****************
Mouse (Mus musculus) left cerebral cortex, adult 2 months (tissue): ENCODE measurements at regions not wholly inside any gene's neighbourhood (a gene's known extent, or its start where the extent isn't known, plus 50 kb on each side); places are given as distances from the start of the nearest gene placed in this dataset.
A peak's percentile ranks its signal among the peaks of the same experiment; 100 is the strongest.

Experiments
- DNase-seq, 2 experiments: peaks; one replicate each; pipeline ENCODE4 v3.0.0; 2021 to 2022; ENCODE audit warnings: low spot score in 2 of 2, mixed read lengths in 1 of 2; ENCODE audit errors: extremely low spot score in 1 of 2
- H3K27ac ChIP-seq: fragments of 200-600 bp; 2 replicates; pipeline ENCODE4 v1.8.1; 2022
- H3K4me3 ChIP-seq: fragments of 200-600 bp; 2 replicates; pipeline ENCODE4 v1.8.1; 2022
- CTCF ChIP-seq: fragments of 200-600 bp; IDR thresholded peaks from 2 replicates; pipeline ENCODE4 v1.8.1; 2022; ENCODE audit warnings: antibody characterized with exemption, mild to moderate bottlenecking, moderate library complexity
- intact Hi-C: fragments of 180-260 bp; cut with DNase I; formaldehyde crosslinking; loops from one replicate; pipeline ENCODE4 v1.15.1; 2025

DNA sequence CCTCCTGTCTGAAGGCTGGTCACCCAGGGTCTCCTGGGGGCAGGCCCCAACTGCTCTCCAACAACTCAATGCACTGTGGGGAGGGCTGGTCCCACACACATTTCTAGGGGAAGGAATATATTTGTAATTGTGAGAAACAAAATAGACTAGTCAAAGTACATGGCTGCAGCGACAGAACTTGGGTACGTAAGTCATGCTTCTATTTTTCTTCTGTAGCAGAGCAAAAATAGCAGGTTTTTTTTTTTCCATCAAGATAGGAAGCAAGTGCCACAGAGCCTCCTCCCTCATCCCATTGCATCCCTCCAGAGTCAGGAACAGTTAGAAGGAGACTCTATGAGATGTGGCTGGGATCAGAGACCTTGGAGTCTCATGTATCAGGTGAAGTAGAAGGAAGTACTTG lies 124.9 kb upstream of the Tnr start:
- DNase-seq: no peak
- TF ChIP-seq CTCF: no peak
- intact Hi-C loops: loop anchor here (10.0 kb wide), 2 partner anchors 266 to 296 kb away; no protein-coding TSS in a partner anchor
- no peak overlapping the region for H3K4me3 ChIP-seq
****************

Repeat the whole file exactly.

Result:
Mouse (Mus musculus) left cerebral cortex, adult 2 months (tissue): ENCODE measurements at regions not wholly inside any gene's neighbourhood (a gene's known extent, or its start where the extent isn't known, plus 50 kb on each side); places are given as distances from the start of the nearest gene placed in this dataset.
A peak's percentile ranks its signal among the peaks of the same experiment; 100 is the strongest.

Experiments
- DNase-seq, 2 experiments: peaks; one replicate each; pipeline ENCODE4 v3.0.0; 2021 to 2022; ENCODE audit warnings: low spot score in 2 of 2, mixed read lengths in 1 of 2; ENCODE audit errors: extremely low spot score in 1 of 2
- H3K27ac ChIP-seq: fragments of 200-600 bp; 2 replicates; pipeline ENCODE4 v1.8.1; 2022
- H3K4me3 ChIP-seq: fragments of 200-600 bp; 2 replicates; pipeline ENCODE4 v1.8.1; 2022
- CTCF ChIP-seq: fragments of 200-600 bp; IDR thresholded peaks from 2 replicates; pipeline ENCODE4 v1.8.1; 2022; ENCODE audit warnings: antibody characterized with exemption, mild to moderate bottlenecking, moderate library complexity
- intact Hi-C: fragments of 180-260 bp; cut with DNase I; formaldehyde crosslinking; loops from one replicate; pipeline ENCODE4 v1.15.1; 2025

DNA sequence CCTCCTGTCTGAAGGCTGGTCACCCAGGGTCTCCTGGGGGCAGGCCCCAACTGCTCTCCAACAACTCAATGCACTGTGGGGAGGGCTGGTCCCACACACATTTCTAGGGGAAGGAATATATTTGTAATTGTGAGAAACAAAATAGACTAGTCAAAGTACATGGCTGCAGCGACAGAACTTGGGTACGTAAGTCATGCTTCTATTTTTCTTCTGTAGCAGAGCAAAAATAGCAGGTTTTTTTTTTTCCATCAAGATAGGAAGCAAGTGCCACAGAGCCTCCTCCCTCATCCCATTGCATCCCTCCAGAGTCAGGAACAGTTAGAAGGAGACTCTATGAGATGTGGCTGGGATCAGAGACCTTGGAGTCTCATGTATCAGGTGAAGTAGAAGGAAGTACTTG lies 124.9 kb upstream of the Tnr start:
- DNase-seq: no peak
- TF ChIP-seq CTCF: no peak
- intact Hi-C loops: loop anchor here (10.0 kb wide), 2 partner anchors 266 to 296 kb away; no protein-coding TSS in a partner anchor
- no peak overlapping the region for H3K4me3 ChIP-seq